We are thrilled to welcome Joshua Tenenbaum, Marc Mézard and Melanie Mitchell as keynote speakers.
Reverse-engineering core common sense with the tools of probabilistic programs, game-style simulation engines, and inductive program synthesis
None of today’s AI systems or approaches comes anywhere close to capturing the common sense of a toddler, or even a 3-month old infant. I will talk about some of the challenges facing conventional machine learning paradigms, such as end-to-end unsupervised learning in deep networks and deep reinforcement learning, and discuss some initial, small steps we have taken with an alternative cognitively-inspired AI approach. This requires us to develop a different engineering toolset, based on probabilistic programs, game-style simulation programs as general-purpose startup software (or “the game engine in the head”), and learning as programming (or “the child as hacker”).
Speaker BioJoshua Tenenbaum is the Paul E. Newton Career Development Professor of Cognitive Science and Computation in the Department of Brain and Cognitive Sciences, and a member of the Computer Science and Artificial Intelligence Laboratory at MIT. He received his Ph.D. from MIT in 1999 and after a brief postdoc with the MIT AI Lab, he joined the Stanford University faculty as Assistant Professor of Psychology and (by courtesy) Computer Science. He returned to MIT as a faculty member in 2002. He currently serves as Associate Editor of the journal Cognitive Science, and he has been active on the program committees of the Neural Information Processing Systems (NIPS) and Cognitive Science (CogSci) conferences. In 2019, he was named a MacArthur Fellow.
Statistical Physics and Statistical Inference
A major challenge of contemporary statistical inference is the large-scale limit, where one wants to discover the values of many hidden parameters, using large amount of data. In recent years, ideas from statistical physics of disordered systems have helped to develop new algorithms for important inference problems, ranging from community detection to compressed sensing, machine learning (notably neural networks), tomography and generalized linear regression. The talk will review these developments and explain how they can be used, to develop new types of algorithms and identify phase transitions.
Speaker BioMarc Mézard is a theoretical physicist. He received a PhD from Ecole normale supérieure in Paris, did a post-doc in Rome, and became the head of the statistical physics group in Paris-Sud University. Since 2012 he is the director of Ecole normale supérieure. His main field of research is statistical physics and its use in various branches of science – biology, economics and finance, information theory, computer science, statistics, signal processing. In recent years his research has focused on information processing in neural networks. He has received the Lars Onsager prize from the American Physical Society, the Humboldt-Gay-Lussac prize, the silver medal of CNRS and the Ampere prize of the French Academy of Science. He is a member of the European Academy of Science.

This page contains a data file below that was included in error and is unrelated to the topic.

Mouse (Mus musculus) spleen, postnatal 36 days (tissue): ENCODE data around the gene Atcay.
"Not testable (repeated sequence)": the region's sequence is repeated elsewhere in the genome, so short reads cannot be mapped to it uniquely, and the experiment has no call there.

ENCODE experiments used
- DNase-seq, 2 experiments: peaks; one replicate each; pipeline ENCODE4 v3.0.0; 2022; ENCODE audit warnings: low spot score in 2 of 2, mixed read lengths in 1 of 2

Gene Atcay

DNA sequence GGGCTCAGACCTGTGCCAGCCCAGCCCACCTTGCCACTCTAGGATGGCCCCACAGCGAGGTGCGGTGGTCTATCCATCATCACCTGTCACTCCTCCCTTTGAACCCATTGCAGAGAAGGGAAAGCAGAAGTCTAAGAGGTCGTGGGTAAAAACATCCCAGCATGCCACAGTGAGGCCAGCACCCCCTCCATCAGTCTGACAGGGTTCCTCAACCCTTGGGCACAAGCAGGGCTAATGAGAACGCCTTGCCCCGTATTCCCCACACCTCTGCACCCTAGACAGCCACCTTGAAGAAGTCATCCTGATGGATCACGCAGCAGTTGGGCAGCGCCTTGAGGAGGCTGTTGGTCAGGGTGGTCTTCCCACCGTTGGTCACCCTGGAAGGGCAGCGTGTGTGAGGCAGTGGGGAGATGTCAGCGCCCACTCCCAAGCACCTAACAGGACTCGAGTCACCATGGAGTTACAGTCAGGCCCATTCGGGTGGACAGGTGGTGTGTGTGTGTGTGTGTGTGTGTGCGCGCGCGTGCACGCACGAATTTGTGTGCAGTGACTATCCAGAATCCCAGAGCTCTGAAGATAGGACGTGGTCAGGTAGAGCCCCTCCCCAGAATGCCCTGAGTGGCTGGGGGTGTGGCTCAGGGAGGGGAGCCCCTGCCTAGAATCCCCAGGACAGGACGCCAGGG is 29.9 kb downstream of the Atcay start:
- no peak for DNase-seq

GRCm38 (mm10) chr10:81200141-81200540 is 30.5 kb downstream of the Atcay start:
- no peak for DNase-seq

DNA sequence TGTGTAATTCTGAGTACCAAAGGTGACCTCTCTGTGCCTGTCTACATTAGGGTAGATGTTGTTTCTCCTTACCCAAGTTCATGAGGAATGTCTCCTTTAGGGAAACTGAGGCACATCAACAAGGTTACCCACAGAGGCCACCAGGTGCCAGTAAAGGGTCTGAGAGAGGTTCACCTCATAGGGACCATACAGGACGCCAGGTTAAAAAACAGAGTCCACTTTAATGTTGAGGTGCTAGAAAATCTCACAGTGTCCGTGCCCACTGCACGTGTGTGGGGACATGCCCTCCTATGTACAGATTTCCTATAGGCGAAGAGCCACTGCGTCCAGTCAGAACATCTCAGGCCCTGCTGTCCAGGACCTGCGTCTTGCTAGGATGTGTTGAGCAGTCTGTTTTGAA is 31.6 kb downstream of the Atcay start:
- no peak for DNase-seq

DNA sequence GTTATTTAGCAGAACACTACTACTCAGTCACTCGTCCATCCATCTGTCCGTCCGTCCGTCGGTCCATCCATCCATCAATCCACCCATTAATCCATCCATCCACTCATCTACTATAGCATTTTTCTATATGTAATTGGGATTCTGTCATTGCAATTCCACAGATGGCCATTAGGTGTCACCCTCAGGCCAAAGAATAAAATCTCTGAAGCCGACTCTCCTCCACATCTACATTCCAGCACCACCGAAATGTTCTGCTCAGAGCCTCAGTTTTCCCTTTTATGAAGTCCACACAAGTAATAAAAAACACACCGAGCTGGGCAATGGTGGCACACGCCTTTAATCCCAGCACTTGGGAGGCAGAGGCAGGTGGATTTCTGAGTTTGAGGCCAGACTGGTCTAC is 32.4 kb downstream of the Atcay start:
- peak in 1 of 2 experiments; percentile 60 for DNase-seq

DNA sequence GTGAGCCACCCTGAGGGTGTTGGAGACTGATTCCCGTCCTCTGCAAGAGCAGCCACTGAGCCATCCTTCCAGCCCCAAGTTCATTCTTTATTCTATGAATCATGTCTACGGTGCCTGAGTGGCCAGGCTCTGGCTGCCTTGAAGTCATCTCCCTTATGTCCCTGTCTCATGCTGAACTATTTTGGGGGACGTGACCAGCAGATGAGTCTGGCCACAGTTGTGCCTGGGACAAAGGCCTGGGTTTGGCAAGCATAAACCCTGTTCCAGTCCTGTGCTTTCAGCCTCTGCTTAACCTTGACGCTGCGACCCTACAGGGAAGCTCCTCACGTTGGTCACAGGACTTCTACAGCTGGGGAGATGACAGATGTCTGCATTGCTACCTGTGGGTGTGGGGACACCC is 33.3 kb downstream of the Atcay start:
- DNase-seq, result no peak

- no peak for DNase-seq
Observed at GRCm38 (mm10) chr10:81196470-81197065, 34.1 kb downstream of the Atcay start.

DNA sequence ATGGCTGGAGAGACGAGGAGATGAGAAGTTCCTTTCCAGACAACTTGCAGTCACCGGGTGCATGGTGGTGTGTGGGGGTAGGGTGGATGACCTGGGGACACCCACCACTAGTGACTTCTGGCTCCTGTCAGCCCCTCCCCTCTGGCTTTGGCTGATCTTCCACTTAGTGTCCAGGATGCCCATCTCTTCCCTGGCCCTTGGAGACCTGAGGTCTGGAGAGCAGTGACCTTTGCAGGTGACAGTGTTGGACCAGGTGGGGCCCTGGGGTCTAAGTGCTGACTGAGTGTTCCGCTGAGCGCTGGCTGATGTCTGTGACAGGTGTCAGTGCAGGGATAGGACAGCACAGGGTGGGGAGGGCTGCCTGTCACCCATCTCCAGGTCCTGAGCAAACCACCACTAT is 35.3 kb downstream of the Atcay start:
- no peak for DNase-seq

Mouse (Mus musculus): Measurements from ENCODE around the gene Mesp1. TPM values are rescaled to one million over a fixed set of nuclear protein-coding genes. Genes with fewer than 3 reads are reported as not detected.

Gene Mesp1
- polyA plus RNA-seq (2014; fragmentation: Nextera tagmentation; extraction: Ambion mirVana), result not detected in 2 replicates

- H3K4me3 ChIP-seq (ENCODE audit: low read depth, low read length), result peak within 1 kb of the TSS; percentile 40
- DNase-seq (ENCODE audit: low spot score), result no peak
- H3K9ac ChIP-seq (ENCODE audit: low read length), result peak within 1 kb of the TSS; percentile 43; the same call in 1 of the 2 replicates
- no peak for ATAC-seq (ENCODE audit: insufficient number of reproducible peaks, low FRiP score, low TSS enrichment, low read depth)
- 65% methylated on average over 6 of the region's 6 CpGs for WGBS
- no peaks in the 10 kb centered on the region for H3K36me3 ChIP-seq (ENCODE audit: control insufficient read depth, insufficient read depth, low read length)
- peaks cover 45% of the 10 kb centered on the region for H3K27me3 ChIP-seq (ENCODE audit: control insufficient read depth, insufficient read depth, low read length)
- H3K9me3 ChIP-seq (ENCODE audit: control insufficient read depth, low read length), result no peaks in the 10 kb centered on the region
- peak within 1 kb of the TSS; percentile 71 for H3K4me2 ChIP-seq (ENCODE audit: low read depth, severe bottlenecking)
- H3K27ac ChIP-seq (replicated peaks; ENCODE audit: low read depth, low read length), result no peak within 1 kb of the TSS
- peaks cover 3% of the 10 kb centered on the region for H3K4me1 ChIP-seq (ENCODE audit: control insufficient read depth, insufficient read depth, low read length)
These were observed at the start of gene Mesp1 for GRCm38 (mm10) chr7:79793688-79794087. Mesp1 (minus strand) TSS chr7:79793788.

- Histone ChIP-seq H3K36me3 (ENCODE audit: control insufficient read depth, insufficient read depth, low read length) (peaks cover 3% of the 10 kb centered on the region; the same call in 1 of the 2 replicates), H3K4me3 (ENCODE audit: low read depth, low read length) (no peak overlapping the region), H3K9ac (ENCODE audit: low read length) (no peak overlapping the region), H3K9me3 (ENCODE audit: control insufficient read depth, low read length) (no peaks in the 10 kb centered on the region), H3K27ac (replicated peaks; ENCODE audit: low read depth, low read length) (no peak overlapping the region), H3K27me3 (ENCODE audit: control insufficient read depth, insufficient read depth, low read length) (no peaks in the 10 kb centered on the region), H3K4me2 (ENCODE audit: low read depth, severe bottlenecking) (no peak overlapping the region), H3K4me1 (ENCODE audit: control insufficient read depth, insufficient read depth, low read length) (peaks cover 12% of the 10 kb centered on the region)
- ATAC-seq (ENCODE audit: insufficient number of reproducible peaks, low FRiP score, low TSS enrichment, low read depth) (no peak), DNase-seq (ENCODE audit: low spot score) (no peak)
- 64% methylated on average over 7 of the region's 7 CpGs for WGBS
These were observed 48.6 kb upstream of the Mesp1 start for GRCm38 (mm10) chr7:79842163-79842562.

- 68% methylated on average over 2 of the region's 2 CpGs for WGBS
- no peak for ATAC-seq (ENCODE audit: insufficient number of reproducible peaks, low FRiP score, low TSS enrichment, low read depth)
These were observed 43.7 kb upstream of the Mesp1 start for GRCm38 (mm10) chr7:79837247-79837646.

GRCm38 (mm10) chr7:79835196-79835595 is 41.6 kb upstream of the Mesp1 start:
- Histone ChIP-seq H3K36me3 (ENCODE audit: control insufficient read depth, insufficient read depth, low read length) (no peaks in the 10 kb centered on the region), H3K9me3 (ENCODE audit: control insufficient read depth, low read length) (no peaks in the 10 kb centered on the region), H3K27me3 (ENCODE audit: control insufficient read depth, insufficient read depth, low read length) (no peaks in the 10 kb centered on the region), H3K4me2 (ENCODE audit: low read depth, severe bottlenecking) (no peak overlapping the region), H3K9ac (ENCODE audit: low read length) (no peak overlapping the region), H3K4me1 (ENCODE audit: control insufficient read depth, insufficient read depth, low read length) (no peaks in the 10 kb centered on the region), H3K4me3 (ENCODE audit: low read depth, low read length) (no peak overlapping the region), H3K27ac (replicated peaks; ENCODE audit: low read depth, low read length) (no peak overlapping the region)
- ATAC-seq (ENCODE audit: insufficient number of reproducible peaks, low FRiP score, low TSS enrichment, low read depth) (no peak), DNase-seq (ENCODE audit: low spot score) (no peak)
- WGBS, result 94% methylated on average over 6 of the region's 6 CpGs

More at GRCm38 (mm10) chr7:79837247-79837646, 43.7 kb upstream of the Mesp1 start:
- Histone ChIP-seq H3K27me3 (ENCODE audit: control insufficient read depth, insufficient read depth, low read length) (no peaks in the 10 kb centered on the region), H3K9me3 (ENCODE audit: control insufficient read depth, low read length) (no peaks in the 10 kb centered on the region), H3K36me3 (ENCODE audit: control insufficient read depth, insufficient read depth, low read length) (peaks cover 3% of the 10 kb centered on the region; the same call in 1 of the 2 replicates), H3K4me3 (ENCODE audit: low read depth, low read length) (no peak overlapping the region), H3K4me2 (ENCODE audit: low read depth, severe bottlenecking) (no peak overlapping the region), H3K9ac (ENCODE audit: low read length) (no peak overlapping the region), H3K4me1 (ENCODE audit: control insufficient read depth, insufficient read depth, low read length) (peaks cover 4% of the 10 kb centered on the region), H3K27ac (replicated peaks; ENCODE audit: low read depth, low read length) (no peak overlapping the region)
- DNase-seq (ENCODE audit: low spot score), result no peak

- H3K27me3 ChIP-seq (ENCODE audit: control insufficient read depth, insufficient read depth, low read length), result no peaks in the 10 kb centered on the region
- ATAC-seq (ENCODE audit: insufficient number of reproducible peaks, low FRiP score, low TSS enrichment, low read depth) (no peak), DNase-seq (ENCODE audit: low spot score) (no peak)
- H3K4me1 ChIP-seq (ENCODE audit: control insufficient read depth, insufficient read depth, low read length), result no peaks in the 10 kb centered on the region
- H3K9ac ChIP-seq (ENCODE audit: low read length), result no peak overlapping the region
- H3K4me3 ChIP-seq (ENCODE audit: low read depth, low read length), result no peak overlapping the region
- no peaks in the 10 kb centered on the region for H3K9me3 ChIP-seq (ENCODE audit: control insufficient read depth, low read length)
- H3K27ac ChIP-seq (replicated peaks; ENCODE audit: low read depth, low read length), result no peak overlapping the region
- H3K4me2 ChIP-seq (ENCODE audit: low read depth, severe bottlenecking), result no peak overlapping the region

Why AI is Harder Than We Think
Since its beginning in the 1950s, the field of artificial intelligence has cycled several times between periods of optimistic predictions and massive investment (“AI Spring”) and periods of disappointment, loss of confidence, and reduced funding (“AI Winter”). Even with today’s seemingly fast pace of AI breakthroughs, the development of long-promised technologies such as self-driving cars, housekeeping robots, and conversational companions has turned out to be much harder than many people expected. One reason for these repeating cycles is our limited understanding of the nature and complexity of intelligence itself. In this talk I will discuss some fallacies in common assumptions made by AI researchers, which can lead to overconfident predictions about the field. I will also speculate on what is needed for the grand challenge of making AI systems more robust, general, and adaptable—in short, more intelligent.
Speaker BioMelanie Mitchell is the Davis Professor of Complexity at the Santa Fe Institute, and Professor of Computer Science (currently on leave) at Portland State University. Her current research focuses on conceptual abstraction, analogy-making, and visual recognition in artificial intelligence systems. Melanie is the author or editor of six books and numerous scholarly papers in the fields of artificial intelligence, cognitive science, and complex systems. Her book Complexity: A Guided Tour (Oxford University Press) won the 2010 Phi Beta Kappa Science Book Award and was named by Amazon.com as one of the ten best science books of 2009. Her latest book is Artificial Intelligence: A Guide for Thinking Humans (Farrar, Straus, and Giroux).